Once let fly, Horace is irrevocable.

I was in the mood for a new desktop wallpaper. What I was looking for was a scan of an original version of a classical text. I was struck and fascinated by Horace’s Ars Poetica (here’s the Latin text) which I had read for a class. I couldn’t find a version of the original online though. I looked around for copies of Aristotle, Virgil, and Dante but I couldn’t find anything very good. Finally I went for Paradise Lost and found a great online version modeled after the original print edition (http://www.samizdat.qc.ca/arts/lit/paradiselost.pdf). I chose one page, inverted the color scheme, and adjusted the size to roughly 1280×900. I was pleased with the results so I’m posting it here for anyone to use. Why pages four and five? I chose it for the following:

“What though the field be lost?
All is not lost, the unconquerable will,
And study of revenge, immortal hate,
And courage never to submit or yield:
And what is else not to be overcome?
That glory never shall his wrath or might
Extort from me.”                      (1.105-111)

The sentiment is especially Heroic, Romantic, and Existential. Compare it with Tennyson’s words 166 years later in “Ulysses“:

Tho’ much is taken, much abides; and tho’
We are not now that strength which in old days
Moved earth and heaven; that which we are, we are;
One equal temper of heroic hearts,
Made weak by time and fate, but strong in will
To strive, to seek, to find, and not to yield.    (65-70)

While the heroic carpe diem sentiment is the same, the most distinct difference is the singular “me” versus the first person plural “we.” I think this holds the most dramatic interpretive and philosophical consequence between them. It is why I see the first as particularly existential while the second as collective–in the context of the comitatus. By the way, did you know carpe diem comes from Horace? “Carpe diem quam minimum credula postero” (Odes 1.11).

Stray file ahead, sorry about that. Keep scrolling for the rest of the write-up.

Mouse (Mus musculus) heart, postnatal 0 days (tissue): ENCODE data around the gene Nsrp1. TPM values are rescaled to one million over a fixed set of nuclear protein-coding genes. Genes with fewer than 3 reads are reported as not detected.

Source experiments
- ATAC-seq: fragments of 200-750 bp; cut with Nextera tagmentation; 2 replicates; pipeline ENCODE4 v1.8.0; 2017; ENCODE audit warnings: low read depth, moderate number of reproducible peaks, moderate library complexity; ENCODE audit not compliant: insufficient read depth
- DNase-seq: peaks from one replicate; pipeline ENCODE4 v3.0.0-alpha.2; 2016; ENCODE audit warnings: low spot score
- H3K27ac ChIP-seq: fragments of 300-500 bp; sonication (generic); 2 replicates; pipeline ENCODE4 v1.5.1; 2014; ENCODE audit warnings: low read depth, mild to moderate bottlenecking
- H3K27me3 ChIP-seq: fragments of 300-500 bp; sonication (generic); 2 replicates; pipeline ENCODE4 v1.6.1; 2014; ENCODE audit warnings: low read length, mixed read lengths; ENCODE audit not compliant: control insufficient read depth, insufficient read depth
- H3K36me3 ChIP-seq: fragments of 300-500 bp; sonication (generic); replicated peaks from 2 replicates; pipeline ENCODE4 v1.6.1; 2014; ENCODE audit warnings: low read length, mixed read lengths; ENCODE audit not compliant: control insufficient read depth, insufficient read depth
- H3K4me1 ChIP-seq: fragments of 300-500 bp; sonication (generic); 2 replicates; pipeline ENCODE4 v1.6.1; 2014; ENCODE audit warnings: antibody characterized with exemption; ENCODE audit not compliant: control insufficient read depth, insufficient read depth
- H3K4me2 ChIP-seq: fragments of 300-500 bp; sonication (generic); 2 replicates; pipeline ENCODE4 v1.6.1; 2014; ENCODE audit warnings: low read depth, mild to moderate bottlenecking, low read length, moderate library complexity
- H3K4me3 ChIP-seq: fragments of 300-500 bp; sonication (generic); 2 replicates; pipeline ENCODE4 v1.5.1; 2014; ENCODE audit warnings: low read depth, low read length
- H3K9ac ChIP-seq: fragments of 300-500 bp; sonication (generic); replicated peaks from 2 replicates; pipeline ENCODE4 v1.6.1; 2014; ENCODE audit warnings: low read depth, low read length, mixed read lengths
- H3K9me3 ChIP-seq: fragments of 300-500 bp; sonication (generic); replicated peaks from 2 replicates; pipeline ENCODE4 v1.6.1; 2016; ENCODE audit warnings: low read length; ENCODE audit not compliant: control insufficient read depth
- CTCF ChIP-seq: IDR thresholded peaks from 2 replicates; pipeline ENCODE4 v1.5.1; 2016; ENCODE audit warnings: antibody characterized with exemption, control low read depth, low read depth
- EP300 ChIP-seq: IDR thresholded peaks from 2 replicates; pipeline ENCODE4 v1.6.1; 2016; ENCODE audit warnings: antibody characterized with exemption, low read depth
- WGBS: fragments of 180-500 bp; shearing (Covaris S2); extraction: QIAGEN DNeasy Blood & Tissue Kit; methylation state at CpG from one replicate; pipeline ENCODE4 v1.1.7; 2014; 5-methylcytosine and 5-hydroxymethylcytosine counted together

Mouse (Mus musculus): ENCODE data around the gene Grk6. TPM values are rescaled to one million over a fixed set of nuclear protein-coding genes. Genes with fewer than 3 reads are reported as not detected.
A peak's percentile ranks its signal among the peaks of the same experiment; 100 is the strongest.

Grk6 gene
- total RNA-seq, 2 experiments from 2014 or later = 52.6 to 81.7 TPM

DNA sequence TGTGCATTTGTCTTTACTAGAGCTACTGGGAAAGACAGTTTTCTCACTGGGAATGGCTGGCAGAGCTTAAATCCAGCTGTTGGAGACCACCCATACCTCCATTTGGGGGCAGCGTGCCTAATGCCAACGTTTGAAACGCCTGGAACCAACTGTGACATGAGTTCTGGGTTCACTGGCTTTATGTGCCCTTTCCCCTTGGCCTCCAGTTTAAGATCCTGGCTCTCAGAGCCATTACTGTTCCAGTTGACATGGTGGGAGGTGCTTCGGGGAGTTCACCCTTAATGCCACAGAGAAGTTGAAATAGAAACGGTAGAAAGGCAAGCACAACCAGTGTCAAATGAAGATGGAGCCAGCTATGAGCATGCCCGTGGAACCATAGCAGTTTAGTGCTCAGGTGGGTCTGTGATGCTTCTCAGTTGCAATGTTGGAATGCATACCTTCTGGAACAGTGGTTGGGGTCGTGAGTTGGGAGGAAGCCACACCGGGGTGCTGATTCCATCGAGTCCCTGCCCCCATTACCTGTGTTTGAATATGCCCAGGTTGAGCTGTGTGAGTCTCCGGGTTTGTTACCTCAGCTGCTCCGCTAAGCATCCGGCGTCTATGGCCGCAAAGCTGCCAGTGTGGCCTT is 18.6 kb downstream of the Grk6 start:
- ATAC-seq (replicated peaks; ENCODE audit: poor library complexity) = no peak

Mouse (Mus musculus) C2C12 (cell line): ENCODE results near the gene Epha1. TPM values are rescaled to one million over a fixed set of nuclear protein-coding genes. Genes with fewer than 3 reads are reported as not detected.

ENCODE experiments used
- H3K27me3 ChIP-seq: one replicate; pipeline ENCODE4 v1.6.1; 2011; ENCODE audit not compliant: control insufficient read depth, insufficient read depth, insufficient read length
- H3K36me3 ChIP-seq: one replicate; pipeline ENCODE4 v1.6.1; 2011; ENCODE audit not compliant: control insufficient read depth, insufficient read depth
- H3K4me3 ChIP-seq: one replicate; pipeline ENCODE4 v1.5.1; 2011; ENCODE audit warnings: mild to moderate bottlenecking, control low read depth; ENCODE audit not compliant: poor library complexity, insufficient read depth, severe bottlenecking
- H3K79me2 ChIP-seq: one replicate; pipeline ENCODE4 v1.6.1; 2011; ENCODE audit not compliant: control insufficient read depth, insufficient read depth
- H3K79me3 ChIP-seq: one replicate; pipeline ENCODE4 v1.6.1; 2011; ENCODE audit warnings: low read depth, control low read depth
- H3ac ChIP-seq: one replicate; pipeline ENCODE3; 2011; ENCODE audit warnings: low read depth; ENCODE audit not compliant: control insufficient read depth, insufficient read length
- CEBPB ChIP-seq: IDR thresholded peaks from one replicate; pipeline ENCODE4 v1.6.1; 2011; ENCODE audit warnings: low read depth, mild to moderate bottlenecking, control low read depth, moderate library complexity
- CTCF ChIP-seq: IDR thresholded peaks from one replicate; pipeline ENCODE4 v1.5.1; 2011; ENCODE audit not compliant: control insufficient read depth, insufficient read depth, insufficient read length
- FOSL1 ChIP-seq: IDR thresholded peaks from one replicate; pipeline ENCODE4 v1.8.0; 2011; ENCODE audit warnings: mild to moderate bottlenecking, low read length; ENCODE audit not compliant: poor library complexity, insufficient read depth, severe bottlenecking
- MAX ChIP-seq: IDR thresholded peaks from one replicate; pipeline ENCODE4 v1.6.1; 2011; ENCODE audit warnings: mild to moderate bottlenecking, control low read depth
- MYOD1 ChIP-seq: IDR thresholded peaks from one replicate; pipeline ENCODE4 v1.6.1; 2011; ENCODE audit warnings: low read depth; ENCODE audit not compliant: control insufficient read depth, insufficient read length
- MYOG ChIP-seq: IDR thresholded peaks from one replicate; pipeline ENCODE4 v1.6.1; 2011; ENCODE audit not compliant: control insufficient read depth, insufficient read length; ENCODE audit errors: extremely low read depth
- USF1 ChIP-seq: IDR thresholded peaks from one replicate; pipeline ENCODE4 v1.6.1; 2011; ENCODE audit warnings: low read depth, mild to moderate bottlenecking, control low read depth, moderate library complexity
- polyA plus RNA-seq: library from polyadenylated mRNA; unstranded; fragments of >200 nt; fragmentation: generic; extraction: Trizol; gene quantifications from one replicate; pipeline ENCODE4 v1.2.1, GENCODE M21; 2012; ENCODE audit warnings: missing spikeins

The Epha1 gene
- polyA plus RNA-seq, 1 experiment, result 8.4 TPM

About C.P.

Collin is a professional writer and scholar. He holds an MA in Philosophy and a BA in English literature. His philosophical work has appeared in print published by Wiley/Blackwell and Open Court. More of his writings, philosophical, literary, comic, and just plain nonsensical are available online. He currently lives in Seattle where he is writing science fiction, dressing up for Cons, and wreaking havoc on his opponents (npcs and tabletop humans alike).
This entry was posted in Uncategorized. Bookmark the permalink.

One Response to Once let fly, Horace is irrevocable.

  1. These are impressive articles. Keep up the sunny handiwork.

Leave a Reply

Your email address will not be published. Required fields are marked *